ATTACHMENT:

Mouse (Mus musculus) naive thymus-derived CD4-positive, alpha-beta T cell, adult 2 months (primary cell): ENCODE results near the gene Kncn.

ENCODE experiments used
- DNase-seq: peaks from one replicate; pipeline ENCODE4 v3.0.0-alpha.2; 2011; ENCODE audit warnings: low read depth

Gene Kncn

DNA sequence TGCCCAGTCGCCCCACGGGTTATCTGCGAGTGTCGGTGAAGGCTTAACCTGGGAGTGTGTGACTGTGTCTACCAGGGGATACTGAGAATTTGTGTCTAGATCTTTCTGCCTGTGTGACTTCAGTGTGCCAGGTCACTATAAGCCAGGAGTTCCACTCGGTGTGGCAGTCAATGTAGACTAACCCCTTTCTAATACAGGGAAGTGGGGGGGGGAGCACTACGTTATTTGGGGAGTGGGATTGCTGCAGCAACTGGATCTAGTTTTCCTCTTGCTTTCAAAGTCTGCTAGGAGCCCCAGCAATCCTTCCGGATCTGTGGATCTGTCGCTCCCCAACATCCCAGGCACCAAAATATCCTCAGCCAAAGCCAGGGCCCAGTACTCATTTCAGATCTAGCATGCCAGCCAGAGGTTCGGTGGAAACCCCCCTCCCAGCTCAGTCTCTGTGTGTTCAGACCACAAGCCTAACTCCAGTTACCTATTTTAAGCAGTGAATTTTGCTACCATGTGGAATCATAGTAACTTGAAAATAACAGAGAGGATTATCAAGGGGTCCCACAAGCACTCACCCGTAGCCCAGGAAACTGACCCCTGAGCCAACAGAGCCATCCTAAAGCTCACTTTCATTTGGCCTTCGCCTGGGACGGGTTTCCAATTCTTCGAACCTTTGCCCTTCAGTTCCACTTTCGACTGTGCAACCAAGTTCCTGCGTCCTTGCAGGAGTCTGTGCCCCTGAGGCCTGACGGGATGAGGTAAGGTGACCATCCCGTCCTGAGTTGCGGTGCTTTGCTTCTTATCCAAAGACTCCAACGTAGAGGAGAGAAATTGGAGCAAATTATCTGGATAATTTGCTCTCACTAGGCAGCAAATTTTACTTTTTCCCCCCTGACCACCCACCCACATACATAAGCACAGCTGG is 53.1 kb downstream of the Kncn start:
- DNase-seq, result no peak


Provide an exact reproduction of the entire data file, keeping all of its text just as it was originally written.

Mouse (Mus musculus) naive thymus-derived CD4-positive, alpha-beta T cell, adult 2 months (primary cell): ENCODE results near the gene Kncn.

ENCODE experiments used
- DNase-seq: peaks from one replicate; pipeline ENCODE4 v3.0.0-alpha.2; 2011; ENCODE audit warnings: low read depth

Gene Kncn

DNA sequence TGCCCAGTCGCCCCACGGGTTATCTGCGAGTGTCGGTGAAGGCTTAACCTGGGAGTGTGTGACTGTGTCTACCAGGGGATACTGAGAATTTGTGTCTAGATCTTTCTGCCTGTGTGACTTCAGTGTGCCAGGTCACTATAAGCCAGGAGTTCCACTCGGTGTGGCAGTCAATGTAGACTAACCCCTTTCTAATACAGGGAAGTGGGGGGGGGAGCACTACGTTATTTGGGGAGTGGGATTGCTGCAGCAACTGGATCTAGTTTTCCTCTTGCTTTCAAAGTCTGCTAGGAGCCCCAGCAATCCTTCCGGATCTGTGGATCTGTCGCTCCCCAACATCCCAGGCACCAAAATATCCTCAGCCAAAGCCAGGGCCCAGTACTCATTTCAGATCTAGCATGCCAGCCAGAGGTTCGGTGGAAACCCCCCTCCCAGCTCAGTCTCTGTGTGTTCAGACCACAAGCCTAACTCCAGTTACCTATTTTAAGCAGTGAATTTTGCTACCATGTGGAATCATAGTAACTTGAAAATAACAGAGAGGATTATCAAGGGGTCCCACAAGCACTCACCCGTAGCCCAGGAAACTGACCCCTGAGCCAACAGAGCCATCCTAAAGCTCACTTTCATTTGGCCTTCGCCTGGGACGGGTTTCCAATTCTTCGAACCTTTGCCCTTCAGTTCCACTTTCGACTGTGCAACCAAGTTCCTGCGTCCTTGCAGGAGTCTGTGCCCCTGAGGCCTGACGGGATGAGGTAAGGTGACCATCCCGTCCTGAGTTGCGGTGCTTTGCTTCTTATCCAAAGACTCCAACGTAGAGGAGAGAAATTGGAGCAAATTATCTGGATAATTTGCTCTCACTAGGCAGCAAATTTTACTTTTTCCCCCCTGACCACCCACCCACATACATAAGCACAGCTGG is 53.1 kb downstream of the Kncn start:
- DNase-seq, result no peak